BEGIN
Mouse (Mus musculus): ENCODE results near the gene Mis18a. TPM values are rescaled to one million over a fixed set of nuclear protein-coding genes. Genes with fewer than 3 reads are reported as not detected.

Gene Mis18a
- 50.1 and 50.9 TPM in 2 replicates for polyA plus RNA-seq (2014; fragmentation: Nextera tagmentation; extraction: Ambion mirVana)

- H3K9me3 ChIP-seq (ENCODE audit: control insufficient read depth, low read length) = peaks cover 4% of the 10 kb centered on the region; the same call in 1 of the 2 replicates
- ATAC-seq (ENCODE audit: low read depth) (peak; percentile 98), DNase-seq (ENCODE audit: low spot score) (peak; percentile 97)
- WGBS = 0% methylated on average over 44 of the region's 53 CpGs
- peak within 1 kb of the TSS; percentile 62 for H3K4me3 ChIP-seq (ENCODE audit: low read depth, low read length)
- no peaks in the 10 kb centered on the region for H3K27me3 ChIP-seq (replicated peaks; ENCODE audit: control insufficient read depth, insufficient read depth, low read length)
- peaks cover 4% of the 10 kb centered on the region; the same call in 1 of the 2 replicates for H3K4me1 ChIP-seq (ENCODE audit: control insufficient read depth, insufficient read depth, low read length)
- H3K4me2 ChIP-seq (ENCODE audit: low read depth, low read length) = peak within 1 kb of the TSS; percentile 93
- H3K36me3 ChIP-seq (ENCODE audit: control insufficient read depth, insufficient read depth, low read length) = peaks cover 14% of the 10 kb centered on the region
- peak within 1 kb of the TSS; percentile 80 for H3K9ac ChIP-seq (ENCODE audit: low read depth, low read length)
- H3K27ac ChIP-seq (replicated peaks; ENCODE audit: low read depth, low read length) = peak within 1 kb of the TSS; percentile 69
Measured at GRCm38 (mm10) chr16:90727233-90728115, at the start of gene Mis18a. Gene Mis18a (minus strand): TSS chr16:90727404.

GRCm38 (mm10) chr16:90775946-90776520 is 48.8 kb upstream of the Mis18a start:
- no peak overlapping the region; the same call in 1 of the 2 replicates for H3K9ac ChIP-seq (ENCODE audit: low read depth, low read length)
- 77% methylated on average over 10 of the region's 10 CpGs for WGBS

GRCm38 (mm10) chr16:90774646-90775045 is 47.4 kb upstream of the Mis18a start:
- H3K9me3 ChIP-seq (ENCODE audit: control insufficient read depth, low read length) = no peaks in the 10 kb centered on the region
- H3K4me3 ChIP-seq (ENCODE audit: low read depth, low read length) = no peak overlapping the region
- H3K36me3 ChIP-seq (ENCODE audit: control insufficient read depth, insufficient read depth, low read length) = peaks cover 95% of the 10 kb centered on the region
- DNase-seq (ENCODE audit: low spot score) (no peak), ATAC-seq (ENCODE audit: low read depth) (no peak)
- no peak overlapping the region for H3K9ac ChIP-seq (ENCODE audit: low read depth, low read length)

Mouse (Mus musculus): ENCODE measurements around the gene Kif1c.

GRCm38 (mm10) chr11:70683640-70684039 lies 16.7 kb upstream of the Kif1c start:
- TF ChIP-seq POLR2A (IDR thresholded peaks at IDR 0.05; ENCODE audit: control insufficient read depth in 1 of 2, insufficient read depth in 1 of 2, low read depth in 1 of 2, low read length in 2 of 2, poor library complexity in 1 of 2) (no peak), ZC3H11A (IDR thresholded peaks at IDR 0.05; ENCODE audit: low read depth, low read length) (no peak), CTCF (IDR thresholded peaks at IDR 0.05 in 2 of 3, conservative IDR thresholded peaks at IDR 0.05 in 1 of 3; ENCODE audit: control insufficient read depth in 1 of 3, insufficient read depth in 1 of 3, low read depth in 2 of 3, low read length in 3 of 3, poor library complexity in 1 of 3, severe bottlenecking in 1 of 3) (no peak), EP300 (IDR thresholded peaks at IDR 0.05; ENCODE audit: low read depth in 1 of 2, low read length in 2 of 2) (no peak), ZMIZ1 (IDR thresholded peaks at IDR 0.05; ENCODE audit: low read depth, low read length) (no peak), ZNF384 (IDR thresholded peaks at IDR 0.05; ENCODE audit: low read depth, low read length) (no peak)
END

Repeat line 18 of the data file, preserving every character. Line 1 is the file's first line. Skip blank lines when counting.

GRCm38 (mm10) chr16:90774646-90775045 is 47.4 kb upstream of the Mis18a start: